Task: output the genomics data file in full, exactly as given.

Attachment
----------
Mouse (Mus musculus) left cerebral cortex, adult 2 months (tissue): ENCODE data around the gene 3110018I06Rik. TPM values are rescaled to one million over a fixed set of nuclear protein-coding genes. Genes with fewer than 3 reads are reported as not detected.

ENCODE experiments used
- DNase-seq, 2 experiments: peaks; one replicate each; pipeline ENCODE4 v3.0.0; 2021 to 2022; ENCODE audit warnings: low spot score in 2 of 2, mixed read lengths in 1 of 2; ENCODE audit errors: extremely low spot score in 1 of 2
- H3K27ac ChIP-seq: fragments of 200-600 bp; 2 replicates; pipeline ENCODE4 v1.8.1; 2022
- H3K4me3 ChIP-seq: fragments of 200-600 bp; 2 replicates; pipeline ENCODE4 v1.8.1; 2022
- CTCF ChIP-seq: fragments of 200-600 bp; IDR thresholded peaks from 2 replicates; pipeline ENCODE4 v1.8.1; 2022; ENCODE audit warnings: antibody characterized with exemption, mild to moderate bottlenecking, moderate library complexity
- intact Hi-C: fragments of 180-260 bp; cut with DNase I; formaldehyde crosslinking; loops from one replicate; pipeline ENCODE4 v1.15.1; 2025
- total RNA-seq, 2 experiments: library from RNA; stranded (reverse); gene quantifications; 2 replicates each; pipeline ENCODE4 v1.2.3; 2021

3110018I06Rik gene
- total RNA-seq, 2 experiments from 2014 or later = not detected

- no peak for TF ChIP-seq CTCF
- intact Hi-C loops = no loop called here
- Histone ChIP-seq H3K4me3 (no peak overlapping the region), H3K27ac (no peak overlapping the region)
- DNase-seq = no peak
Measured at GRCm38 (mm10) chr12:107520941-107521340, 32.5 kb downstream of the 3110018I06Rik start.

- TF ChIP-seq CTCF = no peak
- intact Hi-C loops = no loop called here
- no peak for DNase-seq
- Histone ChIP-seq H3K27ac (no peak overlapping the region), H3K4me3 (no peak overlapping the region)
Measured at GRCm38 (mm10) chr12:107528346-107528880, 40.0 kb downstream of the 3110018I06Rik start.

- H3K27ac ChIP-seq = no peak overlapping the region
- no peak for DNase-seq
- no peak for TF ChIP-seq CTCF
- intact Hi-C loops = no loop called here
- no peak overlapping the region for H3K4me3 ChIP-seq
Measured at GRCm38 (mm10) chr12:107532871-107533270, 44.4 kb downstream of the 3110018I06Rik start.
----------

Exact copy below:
Mouse (Mus musculus) left cerebral cortex, adult 2 months (tissue): ENCODE data around the gene 3110018I06Rik. TPM values are rescaled to one million over a fixed set of nuclear protein-coding genes. Genes with fewer than 3 reads are reported as not detected.

ENCODE experiments used
- DNase-seq, 2 experiments: peaks; one replicate each; pipeline ENCODE4 v3.0.0; 2021 to 2022; ENCODE audit warnings: low spot score in 2 of 2, mixed read lengths in 1 of 2; ENCODE audit errors: extremely low spot score in 1 of 2
- H3K27ac ChIP-seq: fragments of 200-600 bp; 2 replicates; pipeline ENCODE4 v1.8.1; 2022
- H3K4me3 ChIP-seq: fragments of 200-600 bp; 2 replicates; pipeline ENCODE4 v1.8.1; 2022
- CTCF ChIP-seq: fragments of 200-600 bp; IDR thresholded peaks from 2 replicates; pipeline ENCODE4 v1.8.1; 2022; ENCODE audit warnings: antibody characterized with exemption, mild to moderate bottlenecking, moderate library complexity
- intact Hi-C: fragments of 180-260 bp; cut with DNase I; formaldehyde crosslinking; loops from one replicate; pipeline ENCODE4 v1.15.1; 2025
- total RNA-seq, 2 experiments: library from RNA; stranded (reverse); gene quantifications; 2 replicates each; pipeline ENCODE4 v1.2.3; 2021

3110018I06Rik gene
- total RNA-seq, 2 experiments from 2014 or later = not detected

- no peak for TF ChIP-seq CTCF
- intact Hi-C loops = no loop called here
- Histone ChIP-seq H3K4me3 (no peak overlapping the region), H3K27ac (no peak overlapping the region)
- DNase-seq = no peak
Measured at GRCm38 (mm10) chr12:107520941-107521340, 32.5 kb downstream of the 3110018I06Rik start.

- TF ChIP-seq CTCF = no peak
- intact Hi-C loops = no loop called here
- no peak for DNase-seq
- Histone ChIP-seq H3K27ac (no peak overlapping the region), H3K4me3 (no peak overlapping the region)
Measured at GRCm38 (mm10) chr12:107528346-107528880, 40.0 kb downstream of the 3110018I06Rik start.

- H3K27ac ChIP-seq = no peak overlapping the region
- no peak for DNase-seq
- no peak for TF ChIP-seq CTCF
- intact Hi-C loops = no loop called here
- no peak overlapping the region for H3K4me3 ChIP-seq
Measured at GRCm38 (mm10) chr12:107532871-107533270, 44.4 kb downstream of the 3110018I06Rik start.